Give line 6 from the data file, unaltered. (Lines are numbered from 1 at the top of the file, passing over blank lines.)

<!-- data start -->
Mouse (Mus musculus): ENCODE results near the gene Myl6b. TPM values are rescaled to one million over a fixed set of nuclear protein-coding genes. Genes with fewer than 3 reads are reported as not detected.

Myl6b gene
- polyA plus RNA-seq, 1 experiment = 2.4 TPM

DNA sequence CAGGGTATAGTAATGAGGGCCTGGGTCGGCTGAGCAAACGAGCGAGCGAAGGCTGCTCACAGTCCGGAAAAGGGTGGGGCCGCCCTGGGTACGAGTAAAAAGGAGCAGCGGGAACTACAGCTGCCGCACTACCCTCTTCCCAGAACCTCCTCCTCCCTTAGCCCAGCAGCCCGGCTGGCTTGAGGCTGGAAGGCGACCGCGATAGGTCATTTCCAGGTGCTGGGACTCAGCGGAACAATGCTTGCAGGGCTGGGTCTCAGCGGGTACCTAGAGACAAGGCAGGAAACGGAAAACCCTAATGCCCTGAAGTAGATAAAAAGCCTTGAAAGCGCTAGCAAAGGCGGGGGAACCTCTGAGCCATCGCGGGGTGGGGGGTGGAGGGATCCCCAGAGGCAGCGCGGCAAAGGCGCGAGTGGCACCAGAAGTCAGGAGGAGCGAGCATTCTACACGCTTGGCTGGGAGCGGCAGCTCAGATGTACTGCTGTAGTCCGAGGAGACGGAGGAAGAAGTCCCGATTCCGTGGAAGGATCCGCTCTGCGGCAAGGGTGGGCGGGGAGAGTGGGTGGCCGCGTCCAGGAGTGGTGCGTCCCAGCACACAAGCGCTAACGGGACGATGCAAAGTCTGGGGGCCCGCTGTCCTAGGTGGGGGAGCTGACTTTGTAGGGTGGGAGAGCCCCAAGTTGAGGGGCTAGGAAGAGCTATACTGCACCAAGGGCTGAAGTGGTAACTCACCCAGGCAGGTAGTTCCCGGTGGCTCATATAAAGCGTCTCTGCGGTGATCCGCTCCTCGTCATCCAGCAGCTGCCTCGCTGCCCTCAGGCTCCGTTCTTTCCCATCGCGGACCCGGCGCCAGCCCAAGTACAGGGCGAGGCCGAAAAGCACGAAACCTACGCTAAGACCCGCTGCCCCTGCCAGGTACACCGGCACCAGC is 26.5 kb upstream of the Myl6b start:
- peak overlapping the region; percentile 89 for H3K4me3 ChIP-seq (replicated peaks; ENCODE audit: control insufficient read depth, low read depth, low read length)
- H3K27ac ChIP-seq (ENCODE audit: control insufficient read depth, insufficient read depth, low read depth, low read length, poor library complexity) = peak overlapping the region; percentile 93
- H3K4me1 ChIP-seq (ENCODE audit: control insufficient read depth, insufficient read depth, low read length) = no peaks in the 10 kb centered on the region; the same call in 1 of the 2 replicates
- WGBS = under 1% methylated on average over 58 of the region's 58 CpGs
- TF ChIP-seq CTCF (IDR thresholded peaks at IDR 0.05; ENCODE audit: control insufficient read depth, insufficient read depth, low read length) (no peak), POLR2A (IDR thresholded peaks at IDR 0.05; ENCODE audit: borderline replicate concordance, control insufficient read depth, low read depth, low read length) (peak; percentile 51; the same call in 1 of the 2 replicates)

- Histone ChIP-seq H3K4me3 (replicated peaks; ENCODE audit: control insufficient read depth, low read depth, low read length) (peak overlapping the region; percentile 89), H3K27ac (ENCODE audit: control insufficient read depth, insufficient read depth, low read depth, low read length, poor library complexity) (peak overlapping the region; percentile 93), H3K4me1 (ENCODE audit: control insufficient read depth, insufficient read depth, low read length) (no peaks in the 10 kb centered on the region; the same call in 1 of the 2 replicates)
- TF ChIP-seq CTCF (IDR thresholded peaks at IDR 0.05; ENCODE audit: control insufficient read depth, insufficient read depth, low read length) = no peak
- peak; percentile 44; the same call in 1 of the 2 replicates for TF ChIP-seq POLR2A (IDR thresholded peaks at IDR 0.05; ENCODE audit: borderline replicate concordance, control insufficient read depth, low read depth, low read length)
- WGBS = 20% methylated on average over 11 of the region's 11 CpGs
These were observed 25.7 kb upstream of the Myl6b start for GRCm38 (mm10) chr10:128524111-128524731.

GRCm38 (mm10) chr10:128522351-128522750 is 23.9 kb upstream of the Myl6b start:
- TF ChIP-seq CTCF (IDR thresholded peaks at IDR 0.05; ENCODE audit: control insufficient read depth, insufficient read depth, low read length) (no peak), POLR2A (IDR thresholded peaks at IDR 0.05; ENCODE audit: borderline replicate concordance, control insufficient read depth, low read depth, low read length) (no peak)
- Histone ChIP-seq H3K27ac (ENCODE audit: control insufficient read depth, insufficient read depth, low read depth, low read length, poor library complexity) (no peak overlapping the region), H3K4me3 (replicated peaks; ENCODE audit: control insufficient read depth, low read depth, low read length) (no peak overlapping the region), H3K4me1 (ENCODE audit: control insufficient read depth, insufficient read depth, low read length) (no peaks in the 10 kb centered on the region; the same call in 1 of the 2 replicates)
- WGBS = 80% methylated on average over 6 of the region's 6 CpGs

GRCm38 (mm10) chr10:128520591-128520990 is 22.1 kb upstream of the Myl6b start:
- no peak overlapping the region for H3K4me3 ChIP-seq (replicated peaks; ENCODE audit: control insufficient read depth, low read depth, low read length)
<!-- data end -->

- H3K27ac ChIP-seq (ENCODE audit: control insufficient read depth, insufficient read depth, low read depth, low read length, poor library complexity) = peak overlapping the region; percentile 93